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Crowdecote Dove Mount

Also known as, or recorded in historical documents as;
Crowdycote; Crowdicote; Castle Field

In the civil parish of Hartington Middle Quarter.
In the historic county of Derbyshire.
Modern Authority of Derbyshire.
1974 county of Derbyshire.
Medieval County of Derbyshire.

OS Map Grid Reference: SK10036521
Latitude 53.18395° Longitude -1.85128°

Crowdecote Dove Mount has been described as a Timber Castle although is doubtful that it was such.

There are no visible remains.


Motte site has recently been suggested at Crowdecote (Hurford and Sheppard in Guilbert 2005), situated near the River Dove and now topped by a bungalow. Along with Hartington Bank Top and Pilsbury these three possible mottes protect crossings of the Dove.. It is tempting to speculate that these three sites might have been part of an intended series of defensive works on the boundaries of the de Ferrers' lands, one in each of the three Domesday manors of Hartington, Pilsbury and Ludwell, and the now-lost site of Soham. An alternative explanation might be that Pilsbury Castle was built 1070–80, while the two smaller earthworks at Bank Top and Crowdecote were thrown up during the Anarchy. (Ash et al )

A record that has previously been accepted as referring to Pilsbury Castle appeared in a book cataloguing the collections of Micah Salt (Turner). This refers to a list of items received in 1896 from “the site of an ancient mansion, Castle Field, Crowdycote (sic)”. Following the list of relics, he states that “a passage like a cave had been made under the foundations”. Turner later referred to this excavation again (Turner 1903, 162), saying: “At Crowdicote (sic), near Hartington, there are remains of foundations of an old castle. A passage like a cave had been made under them. In it were found, about twenty years ago, a number of relics… The cottages near the spot are partly built of sandstone, evidently from the ruins.” These relics were said to include silver coins (one of Henry III), an iron arrow point, bronze key, buckle and a bronze spur rowel, among other objects. They now seem to be lost. It seems unlikely to us that this refers to Pilsbury Castle, although there appears to be no record of a Castle Field at Crowdecote.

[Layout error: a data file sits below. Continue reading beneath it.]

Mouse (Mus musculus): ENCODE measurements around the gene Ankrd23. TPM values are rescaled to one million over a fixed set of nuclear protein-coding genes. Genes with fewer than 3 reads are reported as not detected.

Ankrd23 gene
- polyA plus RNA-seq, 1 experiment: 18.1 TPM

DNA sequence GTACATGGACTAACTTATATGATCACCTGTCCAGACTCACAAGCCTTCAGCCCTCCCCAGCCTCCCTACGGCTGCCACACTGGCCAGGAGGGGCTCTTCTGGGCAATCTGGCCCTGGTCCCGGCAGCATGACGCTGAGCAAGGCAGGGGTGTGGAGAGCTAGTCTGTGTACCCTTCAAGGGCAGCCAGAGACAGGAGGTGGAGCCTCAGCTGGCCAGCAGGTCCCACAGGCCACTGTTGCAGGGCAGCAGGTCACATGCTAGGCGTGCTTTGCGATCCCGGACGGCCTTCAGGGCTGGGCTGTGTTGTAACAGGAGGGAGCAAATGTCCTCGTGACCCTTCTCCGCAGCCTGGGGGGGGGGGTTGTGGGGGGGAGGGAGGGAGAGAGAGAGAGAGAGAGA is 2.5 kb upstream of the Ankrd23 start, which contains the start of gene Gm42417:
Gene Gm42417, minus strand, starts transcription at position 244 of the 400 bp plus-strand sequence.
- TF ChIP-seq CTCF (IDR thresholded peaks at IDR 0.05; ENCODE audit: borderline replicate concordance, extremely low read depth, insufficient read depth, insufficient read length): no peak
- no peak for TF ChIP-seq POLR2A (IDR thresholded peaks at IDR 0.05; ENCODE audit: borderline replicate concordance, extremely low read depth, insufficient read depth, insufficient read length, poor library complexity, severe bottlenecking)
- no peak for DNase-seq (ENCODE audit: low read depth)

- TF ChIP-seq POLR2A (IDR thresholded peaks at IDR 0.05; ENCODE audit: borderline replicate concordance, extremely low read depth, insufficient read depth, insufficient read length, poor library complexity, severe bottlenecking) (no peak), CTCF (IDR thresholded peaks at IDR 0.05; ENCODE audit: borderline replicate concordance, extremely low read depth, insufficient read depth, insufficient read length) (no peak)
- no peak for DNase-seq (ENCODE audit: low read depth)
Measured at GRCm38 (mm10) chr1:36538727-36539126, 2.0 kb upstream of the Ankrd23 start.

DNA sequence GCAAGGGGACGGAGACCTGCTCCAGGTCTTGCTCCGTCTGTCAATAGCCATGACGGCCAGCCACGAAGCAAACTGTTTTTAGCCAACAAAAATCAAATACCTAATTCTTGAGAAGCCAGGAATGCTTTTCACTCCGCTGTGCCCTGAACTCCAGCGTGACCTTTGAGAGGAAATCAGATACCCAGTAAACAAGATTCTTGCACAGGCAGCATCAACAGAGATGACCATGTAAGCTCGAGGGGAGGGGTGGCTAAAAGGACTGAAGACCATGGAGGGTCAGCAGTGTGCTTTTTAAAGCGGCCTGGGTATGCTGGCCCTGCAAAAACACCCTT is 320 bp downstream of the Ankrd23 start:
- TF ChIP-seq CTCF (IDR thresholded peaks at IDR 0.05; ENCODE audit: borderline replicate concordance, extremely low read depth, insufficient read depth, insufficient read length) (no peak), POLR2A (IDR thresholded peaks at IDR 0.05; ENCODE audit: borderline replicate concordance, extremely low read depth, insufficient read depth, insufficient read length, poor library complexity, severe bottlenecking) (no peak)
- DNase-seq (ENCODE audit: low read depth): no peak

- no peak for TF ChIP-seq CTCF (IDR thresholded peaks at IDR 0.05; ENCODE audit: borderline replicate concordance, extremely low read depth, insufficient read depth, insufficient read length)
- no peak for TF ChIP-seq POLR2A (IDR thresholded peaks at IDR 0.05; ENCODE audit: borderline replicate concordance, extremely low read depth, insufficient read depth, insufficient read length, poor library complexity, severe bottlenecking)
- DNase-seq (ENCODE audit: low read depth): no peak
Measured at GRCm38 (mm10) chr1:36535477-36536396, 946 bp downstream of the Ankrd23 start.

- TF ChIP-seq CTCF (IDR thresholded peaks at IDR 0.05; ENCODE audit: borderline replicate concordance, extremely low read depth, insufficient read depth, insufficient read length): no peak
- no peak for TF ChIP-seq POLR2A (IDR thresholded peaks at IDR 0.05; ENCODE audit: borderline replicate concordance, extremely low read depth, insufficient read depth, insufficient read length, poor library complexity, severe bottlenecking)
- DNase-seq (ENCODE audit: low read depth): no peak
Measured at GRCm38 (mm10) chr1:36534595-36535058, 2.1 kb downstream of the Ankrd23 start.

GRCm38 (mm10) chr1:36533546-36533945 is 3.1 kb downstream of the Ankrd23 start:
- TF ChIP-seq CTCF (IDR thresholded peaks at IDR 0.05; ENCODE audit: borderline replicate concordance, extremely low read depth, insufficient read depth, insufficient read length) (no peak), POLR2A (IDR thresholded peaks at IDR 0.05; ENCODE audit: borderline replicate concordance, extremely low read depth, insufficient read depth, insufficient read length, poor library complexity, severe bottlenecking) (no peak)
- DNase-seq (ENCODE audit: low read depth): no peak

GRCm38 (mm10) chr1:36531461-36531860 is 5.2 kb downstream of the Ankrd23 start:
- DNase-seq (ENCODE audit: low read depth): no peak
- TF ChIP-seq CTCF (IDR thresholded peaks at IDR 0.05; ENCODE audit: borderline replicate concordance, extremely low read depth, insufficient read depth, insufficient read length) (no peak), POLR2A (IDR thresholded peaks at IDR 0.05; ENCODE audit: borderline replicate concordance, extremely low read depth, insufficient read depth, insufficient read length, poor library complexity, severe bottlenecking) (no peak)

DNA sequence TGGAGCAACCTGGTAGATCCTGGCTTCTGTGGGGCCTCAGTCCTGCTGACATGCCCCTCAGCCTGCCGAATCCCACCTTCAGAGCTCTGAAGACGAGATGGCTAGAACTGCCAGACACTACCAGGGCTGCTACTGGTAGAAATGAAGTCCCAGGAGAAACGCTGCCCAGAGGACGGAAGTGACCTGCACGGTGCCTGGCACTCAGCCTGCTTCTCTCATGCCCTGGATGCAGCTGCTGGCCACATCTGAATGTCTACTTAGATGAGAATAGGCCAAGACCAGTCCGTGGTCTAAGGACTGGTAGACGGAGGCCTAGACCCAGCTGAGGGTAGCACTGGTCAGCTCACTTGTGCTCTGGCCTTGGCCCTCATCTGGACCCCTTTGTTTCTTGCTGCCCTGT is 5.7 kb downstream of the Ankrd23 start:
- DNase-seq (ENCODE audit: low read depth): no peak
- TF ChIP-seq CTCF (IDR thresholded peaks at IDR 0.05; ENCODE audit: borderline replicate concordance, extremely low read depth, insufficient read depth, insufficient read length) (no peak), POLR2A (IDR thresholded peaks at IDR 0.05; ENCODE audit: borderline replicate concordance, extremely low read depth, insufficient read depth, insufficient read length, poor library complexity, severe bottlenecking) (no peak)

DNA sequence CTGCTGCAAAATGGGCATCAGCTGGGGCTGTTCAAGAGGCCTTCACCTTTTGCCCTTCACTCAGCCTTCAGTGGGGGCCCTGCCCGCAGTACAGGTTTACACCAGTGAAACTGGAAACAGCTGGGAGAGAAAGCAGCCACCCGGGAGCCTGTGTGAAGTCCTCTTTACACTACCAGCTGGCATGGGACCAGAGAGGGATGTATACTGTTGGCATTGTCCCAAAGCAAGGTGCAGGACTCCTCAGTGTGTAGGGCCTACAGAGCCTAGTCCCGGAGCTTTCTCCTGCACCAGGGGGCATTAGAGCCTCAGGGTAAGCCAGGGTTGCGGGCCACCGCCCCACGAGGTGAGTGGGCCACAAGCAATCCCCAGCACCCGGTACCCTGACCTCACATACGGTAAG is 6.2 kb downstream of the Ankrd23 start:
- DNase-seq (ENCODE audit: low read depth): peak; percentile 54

-There are no physical signs of any excavation at Pilsbury Castle.
-There is no reason why Turner would not have named the site correctly.
-There are no cottages nearby fitting this description.
-The descriptions of the find site are inconsistent, first calling it a mansion and later the foundations of a castle.
-If the artefacts were found within the fabric of the motte, they provide a terminus post quem for its completion. Henry III was not crowned until 1216, which seems improbably late for the earthworks.
A much more likely candidate would seem to be the putative artificial hillock at Dove Mount in Crowdecote (Hurford and Sheppard in Guilbert 2005) (Ash et al )
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This record last updated 26/07/2017 09:20:09

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